ABBOTT: Ok, Phil, other subjects?
QUESTION: Yeah on Qantas, Prime Minister, if I may. Ministers Truss and Hockey have confirmed you’re looking to amend the Sale Act. Do you see it as an inevitable consequence of that Qantas would probably offshore, you know, 10,000 or so maintenance workers so they can compete?
ABBOTT: Phil, what Qantas does has got to be a decision for Qantas management. Government does not run airlines. It’s a long, long time since government has run airlines and I don’t believe that government should airlines. The Labor Party used to believe that government shouldn’t run airlines. I don’t know what their current belief is, but certainly they used to believe that governments shouldn’t run airlines so what Qantas does is a matter for Qantas management and we want to ensure that Qantas management, as far as is humanly possible, don’t have any government-imposed ball and chain around their ankles and that’s the problem with the Sale Act: it is a significant restriction on Qantas’ freedom of manoeuvre and that’s why the Government is considering legislation to establish a level playing field in this area. Mark?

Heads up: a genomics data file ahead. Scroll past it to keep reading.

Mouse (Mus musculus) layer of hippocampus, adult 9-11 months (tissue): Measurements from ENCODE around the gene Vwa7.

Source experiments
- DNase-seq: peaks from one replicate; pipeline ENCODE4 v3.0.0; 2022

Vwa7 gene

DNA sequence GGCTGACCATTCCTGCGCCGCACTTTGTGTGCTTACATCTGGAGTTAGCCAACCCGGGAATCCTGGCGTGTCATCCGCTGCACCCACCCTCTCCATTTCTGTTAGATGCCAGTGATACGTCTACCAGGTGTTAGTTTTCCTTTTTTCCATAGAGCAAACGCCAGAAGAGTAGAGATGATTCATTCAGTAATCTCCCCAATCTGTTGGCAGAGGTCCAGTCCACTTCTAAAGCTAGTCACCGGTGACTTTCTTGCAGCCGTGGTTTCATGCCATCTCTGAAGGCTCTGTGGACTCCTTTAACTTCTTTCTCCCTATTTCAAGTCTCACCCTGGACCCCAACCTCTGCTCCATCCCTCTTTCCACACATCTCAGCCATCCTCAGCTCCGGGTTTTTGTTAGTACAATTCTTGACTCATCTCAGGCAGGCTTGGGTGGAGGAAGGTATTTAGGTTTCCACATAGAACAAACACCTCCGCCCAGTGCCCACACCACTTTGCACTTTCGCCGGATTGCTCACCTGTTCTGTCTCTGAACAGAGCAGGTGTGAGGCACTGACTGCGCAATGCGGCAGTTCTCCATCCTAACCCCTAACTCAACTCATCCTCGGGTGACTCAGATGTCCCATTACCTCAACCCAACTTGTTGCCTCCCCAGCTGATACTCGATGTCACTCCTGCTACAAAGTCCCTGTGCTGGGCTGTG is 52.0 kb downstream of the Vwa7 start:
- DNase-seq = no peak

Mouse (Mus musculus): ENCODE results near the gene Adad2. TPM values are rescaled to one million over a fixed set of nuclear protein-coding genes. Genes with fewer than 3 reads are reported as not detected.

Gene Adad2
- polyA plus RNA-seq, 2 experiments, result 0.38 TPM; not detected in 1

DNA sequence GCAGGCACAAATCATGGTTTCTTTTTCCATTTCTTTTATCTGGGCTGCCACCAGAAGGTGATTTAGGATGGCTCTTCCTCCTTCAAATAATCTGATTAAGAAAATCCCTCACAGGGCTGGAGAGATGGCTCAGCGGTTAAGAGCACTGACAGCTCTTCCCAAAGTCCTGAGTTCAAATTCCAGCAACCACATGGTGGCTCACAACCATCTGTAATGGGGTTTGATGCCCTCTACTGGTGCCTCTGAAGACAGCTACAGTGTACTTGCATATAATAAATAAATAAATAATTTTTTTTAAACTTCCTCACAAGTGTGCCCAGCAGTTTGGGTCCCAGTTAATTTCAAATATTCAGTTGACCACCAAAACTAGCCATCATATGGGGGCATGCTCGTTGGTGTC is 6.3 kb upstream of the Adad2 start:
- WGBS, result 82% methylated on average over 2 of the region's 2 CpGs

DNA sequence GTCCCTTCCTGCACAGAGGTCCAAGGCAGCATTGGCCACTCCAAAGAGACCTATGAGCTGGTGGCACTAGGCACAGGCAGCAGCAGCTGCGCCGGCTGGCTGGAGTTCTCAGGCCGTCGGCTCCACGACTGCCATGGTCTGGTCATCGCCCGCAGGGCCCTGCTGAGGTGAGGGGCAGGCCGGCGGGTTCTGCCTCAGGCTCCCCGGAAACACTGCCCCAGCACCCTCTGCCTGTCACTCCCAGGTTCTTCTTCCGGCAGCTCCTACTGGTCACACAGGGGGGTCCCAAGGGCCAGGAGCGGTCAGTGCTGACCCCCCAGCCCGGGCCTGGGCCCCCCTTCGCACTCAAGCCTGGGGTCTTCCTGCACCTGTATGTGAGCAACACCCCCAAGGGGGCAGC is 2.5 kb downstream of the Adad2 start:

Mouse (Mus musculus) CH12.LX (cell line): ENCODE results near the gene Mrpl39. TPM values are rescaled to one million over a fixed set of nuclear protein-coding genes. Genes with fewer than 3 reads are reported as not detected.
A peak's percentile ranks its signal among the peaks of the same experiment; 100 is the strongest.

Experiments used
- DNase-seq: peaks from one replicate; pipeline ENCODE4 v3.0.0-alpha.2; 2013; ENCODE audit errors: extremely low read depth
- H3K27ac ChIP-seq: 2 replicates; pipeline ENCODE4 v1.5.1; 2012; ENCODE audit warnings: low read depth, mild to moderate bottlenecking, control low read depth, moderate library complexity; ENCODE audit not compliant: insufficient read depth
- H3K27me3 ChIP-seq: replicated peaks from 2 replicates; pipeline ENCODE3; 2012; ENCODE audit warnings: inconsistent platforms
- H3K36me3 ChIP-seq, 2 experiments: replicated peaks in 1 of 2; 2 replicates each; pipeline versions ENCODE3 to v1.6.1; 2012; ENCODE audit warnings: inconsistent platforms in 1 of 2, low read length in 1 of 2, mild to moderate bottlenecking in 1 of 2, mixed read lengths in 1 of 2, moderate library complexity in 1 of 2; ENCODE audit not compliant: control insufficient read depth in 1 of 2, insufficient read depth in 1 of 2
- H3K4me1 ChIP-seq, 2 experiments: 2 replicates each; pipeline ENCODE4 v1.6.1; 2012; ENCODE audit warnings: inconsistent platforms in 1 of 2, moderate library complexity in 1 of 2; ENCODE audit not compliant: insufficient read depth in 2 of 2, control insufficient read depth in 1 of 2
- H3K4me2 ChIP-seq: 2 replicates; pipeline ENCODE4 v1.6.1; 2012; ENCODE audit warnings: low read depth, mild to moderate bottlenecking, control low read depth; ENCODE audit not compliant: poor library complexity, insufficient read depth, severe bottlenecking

QUESTION: A couple of questions about this situation with Senator Nash. You told the House of Representatives that her Chief of Staff had been dilatory, I think was your word. She said today he did nothing wrong and that he’d offered his resignation. She also wouldn’t say whether she had offered her resignation to you or anyone in your office. Can you just clear up for us – was he dilatory? And did Senator Nash offer her resignation to you or anyone in your office?